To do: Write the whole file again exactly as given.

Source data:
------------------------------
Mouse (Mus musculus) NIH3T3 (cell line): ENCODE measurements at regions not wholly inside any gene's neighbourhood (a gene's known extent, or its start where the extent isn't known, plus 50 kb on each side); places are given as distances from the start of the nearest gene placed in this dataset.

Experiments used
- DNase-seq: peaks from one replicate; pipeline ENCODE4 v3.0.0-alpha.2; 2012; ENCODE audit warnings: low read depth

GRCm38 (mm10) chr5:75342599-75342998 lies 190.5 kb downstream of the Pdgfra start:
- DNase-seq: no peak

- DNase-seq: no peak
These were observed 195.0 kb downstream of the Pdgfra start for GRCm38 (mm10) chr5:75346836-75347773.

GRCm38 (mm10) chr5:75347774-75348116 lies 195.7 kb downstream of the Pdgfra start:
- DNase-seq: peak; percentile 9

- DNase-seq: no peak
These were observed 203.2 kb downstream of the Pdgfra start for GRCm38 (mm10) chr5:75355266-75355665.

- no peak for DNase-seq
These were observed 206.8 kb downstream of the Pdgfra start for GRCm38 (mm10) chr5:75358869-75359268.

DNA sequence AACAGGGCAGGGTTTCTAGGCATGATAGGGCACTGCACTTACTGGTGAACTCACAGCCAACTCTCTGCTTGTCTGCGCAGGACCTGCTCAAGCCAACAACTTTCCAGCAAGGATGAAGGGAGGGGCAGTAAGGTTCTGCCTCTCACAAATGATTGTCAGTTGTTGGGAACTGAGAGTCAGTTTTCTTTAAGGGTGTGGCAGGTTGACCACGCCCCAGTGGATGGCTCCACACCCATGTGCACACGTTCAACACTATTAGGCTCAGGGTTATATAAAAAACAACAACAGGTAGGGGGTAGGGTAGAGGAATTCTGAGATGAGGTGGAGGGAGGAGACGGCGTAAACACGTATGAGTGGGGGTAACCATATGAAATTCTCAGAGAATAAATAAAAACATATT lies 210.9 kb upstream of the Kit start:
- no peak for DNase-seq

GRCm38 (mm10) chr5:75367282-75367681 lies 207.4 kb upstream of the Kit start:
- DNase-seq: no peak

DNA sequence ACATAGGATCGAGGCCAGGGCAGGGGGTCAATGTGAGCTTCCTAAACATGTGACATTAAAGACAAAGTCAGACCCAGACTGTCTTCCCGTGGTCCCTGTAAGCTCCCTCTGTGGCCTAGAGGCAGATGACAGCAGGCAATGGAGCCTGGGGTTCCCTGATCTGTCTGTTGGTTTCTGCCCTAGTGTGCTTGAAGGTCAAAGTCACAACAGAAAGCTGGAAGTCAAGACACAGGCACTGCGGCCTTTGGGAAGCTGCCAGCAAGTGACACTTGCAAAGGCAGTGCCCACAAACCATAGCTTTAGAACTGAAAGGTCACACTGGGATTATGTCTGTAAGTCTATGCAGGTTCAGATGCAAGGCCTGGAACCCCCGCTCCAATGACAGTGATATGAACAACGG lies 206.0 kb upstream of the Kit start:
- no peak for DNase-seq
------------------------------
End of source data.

Mouse (Mus musculus) NIH3T3 (cell line): ENCODE measurements at regions not wholly inside any gene's neighbourhood (a gene's known extent, or its start where the extent isn't known, plus 50 kb on each side); places are given as distances from the start of the nearest gene placed in this dataset.

Experiments used
- DNase-seq: peaks from one replicate; pipeline ENCODE4 v3.0.0-alpha.2; 2012; ENCODE audit warnings: low read depth

GRCm38 (mm10) chr5:75342599-75342998 lies 190.5 kb downstream of the Pdgfra start:
- DNase-seq: no peak

- DNase-seq: no peak
These were observed 195.0 kb downstream of the Pdgfra start for GRCm38 (mm10) chr5:75346836-75347773.

GRCm38 (mm10) chr5:75347774-75348116 lies 195.7 kb downstream of the Pdgfra start:
- DNase-seq: peak; percentile 9

- DNase-seq: no peak
These were observed 203.2 kb downstream of the Pdgfra start for GRCm38 (mm10) chr5:75355266-75355665.

- no peak for DNase-seq
These were observed 206.8 kb downstream of the Pdgfra start for GRCm38 (mm10) chr5:75358869-75359268.

DNA sequence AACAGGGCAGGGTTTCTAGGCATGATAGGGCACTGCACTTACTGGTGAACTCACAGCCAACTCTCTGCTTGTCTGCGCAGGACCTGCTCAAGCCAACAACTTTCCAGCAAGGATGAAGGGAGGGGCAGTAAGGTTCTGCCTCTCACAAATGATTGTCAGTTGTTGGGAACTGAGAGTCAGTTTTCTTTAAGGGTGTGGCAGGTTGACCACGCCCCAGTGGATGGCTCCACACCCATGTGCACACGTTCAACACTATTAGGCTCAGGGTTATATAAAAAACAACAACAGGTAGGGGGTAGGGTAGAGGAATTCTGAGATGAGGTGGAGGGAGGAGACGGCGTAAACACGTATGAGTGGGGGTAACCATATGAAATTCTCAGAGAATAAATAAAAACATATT lies 210.9 kb upstream of the Kit start:
- no peak for DNase-seq

GRCm38 (mm10) chr5:75367282-75367681 lies 207.4 kb upstream of the Kit start:
- DNase-seq: no peak

DNA sequence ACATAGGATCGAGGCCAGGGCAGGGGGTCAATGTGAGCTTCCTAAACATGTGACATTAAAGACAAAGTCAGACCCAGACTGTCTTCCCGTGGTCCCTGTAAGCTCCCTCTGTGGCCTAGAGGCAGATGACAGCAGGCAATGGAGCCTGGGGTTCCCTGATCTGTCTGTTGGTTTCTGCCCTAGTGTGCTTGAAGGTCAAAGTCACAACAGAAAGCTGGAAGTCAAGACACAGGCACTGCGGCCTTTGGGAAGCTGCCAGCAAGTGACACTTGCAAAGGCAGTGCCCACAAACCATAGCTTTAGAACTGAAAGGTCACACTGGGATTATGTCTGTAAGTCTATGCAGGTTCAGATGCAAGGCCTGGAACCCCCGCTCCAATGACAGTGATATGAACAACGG lies 206.0 kb upstream of the Kit start:
- no peak for DNase-seq